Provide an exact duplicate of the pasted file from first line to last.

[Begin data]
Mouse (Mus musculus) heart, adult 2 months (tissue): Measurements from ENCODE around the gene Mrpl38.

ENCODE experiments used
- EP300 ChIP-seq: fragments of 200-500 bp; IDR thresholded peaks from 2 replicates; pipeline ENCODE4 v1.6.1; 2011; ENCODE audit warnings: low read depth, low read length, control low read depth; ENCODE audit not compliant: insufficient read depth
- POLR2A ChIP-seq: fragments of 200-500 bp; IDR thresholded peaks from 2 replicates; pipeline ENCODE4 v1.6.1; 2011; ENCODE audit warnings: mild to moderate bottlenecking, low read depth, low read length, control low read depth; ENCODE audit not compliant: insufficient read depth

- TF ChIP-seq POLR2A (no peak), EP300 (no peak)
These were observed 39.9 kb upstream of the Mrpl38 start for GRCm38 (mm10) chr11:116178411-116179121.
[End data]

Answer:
Mouse (Mus musculus) heart, adult 2 months (tissue): Measurements from ENCODE around the gene Mrpl38.

ENCODE experiments used
- EP300 ChIP-seq: fragments of 200-500 bp; IDR thresholded peaks from 2 replicates; pipeline ENCODE4 v1.6.1; 2011; ENCODE audit warnings: low read depth, low read length, control low read depth; ENCODE audit not compliant: insufficient read depth
- POLR2A ChIP-seq: fragments of 200-500 bp; IDR thresholded peaks from 2 replicates; pipeline ENCODE4 v1.6.1; 2011; ENCODE audit warnings: mild to moderate bottlenecking, low read depth, low read length, control low read depth; ENCODE audit not compliant: insufficient read depth

- TF ChIP-seq POLR2A (no peak), EP300 (no peak)
These were observed 39.9 kb upstream of the Mrpl38 start for GRCm38 (mm10) chr11:116178411-116179121.